I had never traveled outside the United States until I visited Mumbai, (Formerly Bombay) India. Ironically, I was always attracted to “Hindu” religion and philosophy since the 1970’s when I got into yoga and meditation so I found it “karmic” as they say, to be going there. The first visit was an all-expense paid, 3 week excursion working for a “Bollywood” movie producer in October 2002. Of course, because I knew nothing but 5-star hotels, I was pretty much sheltered from the day to day bustle which lurked on the busy, noisy streets below me.
India is a kaleidoscope of color, a festival for the eyes. And since I never go anywhere as a tourist per se, there is an excitement as well as danger that permeates the air. Or perhaps it’s the times we live in with the war in Iraq as well as the fact that both Pakistan and India are now nuclear powers and Hindu-Muslim riots have been known to break out. There isn’t a place you can go where there aren’t armed guards. But I love India for it’s sense of terror that something could happen at any moment and the exhilaration of being far away from America. A stranger in a strange land. The ancient with the modern or what I term, “cell phones amidst human squalor.” Yes, for all it’s vast wealth, India is a country with great poverty and 1 million people live in the streets of Mumbai.
For the newcomer, India can be a harrowing experience. It gets very hot, tropical hot. The heat permeates the soles of your shoes and the sun burns into your soul as well. In India, there is a smell in the air of human and animal feces mixed with the sweet smell of incense and garbage being burned in the streets. Like most urban cities in the world, Mumbai’s air is heavily polluted with the fumes of thousands of motor rickshaws, taxis, buses and cars. On any given day one sees cows, water buffalo, an occasional elephant with rider and there is nothing more surreal than waking up early in the morning to the sight of a camel lumbering down the street.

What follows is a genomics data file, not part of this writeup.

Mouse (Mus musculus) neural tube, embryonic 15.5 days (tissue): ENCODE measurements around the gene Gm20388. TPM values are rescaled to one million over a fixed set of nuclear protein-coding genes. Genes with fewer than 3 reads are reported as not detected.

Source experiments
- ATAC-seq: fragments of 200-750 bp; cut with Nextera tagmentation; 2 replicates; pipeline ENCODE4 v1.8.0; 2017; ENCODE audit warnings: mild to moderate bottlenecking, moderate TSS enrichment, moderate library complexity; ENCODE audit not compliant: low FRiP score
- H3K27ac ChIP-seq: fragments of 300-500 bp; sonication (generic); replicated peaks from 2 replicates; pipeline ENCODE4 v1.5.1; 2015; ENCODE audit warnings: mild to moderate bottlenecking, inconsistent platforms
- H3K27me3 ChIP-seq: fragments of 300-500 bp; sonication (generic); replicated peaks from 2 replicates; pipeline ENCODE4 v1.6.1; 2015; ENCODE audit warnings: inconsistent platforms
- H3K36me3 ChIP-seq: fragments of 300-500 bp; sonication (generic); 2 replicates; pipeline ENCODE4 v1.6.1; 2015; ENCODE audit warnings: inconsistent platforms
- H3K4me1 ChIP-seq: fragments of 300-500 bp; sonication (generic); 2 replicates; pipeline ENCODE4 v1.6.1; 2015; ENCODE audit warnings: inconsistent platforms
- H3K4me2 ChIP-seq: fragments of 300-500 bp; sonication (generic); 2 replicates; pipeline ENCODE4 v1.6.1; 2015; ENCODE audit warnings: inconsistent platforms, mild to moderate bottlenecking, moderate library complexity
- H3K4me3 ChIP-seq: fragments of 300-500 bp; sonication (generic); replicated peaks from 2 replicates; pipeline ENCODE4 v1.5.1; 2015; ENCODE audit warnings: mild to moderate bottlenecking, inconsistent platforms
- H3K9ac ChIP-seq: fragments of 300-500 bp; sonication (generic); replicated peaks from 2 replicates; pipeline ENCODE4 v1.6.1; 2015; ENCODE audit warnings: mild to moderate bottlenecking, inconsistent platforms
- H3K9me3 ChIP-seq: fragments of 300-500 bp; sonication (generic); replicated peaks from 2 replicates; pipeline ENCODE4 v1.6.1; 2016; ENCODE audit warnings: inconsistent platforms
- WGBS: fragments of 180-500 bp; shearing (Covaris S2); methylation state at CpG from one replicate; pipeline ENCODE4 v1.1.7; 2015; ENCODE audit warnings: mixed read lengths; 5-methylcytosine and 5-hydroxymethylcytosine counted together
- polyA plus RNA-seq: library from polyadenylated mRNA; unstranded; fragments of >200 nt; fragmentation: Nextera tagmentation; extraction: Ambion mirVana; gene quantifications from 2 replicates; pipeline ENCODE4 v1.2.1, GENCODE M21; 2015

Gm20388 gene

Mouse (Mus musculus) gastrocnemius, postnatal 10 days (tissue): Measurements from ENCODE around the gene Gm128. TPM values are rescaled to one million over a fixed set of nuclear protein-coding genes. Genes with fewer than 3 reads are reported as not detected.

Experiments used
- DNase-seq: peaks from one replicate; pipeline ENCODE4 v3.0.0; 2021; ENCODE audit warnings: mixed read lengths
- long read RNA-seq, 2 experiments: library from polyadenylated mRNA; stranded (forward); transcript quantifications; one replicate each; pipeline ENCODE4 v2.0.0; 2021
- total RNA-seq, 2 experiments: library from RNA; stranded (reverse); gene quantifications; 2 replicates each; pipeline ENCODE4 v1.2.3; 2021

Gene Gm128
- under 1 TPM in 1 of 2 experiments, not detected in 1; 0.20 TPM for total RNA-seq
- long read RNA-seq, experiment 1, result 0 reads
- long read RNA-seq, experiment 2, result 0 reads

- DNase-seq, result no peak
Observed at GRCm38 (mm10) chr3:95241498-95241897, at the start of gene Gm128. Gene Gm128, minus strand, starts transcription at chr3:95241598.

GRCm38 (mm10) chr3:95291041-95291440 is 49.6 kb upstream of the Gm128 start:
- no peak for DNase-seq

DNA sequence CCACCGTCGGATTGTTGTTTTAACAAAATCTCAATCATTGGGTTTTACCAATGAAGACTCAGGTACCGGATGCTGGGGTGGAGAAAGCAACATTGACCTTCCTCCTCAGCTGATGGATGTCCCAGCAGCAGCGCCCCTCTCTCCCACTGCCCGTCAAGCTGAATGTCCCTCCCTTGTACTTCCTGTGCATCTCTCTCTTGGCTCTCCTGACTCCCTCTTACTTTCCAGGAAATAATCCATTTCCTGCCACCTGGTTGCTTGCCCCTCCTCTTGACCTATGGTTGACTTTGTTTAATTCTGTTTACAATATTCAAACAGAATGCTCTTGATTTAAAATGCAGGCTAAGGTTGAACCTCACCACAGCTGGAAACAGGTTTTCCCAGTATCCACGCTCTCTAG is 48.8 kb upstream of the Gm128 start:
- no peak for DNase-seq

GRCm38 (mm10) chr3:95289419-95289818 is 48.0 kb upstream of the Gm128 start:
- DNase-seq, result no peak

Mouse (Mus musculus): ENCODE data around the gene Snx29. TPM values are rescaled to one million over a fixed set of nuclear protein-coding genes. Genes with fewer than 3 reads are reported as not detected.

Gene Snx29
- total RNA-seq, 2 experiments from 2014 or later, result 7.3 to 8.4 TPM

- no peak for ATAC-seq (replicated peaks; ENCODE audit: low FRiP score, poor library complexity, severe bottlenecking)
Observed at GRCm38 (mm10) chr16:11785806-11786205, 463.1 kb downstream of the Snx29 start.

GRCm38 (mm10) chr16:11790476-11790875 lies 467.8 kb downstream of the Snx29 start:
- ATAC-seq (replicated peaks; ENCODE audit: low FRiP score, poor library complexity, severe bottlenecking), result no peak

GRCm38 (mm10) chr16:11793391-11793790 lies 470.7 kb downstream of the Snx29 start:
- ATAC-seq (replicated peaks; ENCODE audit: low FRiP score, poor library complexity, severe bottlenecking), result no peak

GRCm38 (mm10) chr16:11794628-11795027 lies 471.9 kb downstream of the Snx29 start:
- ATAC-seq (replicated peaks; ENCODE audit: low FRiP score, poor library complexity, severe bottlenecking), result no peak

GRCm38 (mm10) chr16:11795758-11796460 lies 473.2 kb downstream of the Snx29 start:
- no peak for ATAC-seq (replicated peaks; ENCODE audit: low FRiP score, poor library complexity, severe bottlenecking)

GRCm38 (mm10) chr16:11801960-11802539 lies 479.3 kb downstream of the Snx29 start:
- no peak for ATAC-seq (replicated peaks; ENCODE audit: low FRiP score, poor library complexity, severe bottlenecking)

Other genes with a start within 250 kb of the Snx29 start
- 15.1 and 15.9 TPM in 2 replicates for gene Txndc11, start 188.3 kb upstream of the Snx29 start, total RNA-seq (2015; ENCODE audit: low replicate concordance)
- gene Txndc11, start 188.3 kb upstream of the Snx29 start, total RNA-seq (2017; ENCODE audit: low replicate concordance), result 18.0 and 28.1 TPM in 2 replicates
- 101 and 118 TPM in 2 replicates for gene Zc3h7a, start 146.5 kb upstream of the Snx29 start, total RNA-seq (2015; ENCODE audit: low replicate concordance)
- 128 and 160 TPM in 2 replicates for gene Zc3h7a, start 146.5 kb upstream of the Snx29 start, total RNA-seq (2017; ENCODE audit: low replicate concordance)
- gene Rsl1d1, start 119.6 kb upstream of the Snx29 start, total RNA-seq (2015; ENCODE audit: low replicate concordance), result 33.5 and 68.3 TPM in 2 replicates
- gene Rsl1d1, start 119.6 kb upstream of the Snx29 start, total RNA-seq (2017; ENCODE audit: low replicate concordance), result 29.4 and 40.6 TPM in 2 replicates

India is primarily a country of gods and goddesses. Not just commerce, technology and industry. Krishna, Shiva, Brahma, and Ganesha, the destroyer of obstacles with the head of an elephant. There are virtually thousands of temples in which pilgrims and worshipers flock daily to worship their god.
It wasn’t until my second trip to India in January 2004 that I finally went to visit Vrndavana, a village the Hindus or “Vaisnavas,” (Devotees of Krishna,) consider to be the holiest place on earth, indeed, in the universe. It is in Mathura district roughly 90 miles southeast of New Delhi. Why is it so holy? Because Lord Krishna took birth there 5,000 years ago and one can feel and perceive it, just by spending only a few days there. It is very hard to describe how an area of 84 square miles with 5,000 temples can be so surcharged with the kind of spiritual energy I had never experienced before. It still retained the charm of a small village although in India with a population of one billion people, “small” can mean a population of million or under.
Watch out for the monkeys that run wild in Vrndavana. They’re very clever and move swiftly to steal the glasses off your face or a bag of potato chips from your hand. They can be quite vicious. I was surprised at their size as well. Like mini-baboons.
The foreign exchange rate in India is 44-46 Rs. (Rupees) for $1 USD. So as far as living arrangements are concerned there are many hotels and “ashrams” that by American standards are cheap, say, 200-600 Rs. per day or an apartment for 1,000-3,000 Rs. per month.
My train trip from Mumbai took 20 hours but I saw the beautiful, lush scenery and small villages and farms that peppered the country enroute. I will return to India end of summer. Perhaps I lived there in a previous birth. It’s like my ancient home.